► Core trade balance (exclud ng gold and energy) s n surplus accord ng to October data. The $2.9 b ll on core surplus has brought the 12-month (annual) core def c t down to $18.5 b ll on, the lowest s nce March 2010. The monthly fall n annual def c t was huge: $5.9 b ll on.
► Accord ngly, the export/ mport coverage rat o jumped from 88.29 percent n September to 97.18 percent n October. The same rat o was 57.77 percent n January 2018. The rate of rebalanc ng s fast and ts mpact s large.
► Th s s mportant because the share of manufactur ng n exports stands at 93.7 percent. Industr al product on has to go on f only for the sake of exports. Otherw se, rebalanc ng could turn nto a free fall.
► We aren’t there yet but too much of a good th ng sn’t good. Hence, I expect a current account def c t of $35 b ll on th s year to fall slowly further n H1 2019 to below $30 b ll on. Then, f my ‘automat c bu lt- n react on’ scenar o comes true or f there s a sea-chang ng econom c program after the local elect ons, the core trade balance should w den aga n n H2 2019 when domest c demand m ght p ck up gradually.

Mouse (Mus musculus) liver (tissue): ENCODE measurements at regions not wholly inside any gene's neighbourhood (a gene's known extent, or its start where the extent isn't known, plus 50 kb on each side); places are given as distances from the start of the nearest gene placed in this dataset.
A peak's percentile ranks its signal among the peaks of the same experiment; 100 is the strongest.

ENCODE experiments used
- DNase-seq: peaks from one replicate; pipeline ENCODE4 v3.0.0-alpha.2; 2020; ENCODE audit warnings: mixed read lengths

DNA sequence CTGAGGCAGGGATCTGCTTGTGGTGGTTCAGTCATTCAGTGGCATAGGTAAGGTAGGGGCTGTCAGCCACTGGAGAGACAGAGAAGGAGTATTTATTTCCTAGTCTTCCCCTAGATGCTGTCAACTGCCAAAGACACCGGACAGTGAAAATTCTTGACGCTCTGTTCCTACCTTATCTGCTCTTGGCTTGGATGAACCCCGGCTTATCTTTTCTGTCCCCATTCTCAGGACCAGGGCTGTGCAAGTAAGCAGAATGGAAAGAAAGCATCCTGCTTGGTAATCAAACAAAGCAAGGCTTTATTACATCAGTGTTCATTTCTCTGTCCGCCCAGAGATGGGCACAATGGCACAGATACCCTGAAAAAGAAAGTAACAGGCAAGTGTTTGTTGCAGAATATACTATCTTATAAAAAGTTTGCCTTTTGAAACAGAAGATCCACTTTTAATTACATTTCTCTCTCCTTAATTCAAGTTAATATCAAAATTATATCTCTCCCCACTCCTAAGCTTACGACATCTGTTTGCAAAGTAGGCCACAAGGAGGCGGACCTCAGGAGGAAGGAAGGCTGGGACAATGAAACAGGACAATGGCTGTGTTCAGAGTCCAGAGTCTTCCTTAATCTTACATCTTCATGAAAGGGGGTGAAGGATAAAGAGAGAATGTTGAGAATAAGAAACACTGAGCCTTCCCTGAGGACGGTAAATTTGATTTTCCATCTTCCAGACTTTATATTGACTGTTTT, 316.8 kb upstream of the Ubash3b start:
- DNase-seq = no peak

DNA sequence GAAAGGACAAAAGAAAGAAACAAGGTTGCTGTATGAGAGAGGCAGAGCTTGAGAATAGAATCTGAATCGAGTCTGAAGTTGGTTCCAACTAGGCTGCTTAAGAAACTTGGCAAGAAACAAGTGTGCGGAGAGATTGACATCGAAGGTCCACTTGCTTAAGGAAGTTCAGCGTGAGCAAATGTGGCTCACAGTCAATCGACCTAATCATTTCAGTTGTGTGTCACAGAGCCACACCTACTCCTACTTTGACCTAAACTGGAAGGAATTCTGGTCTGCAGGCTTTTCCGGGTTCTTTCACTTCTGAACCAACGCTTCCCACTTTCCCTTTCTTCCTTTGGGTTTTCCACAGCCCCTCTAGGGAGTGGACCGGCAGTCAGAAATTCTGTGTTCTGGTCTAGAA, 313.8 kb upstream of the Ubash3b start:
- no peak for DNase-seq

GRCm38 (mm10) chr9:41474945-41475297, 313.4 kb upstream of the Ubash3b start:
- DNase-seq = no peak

► Of course, most of t comes from the sharp contract on n mports. Head on f gures d splay a 23.8 percent yearon-year contract on n mports whereas exports rose by 13 percent. Core balance h nts at 30 percent contract on n mports. The contract on s both sharp and mass ve, and shows that near-recess on s already n the cards to say the least.
► Import contract on thus far hasn’t yet affected exports, wh ch are head ng north desp te the d sadvantageous EUR/USD par ty. Nonetheless, the downward trend s far steeper than env saged a few months ago, and m ght constra n export capac ty n the com ng months. All n all, the annual trade balance s already at $67.2 b ll on. In October 2011, the trade balance reached $106.7 b ll on. Th s was the peak def c t level after Lehman.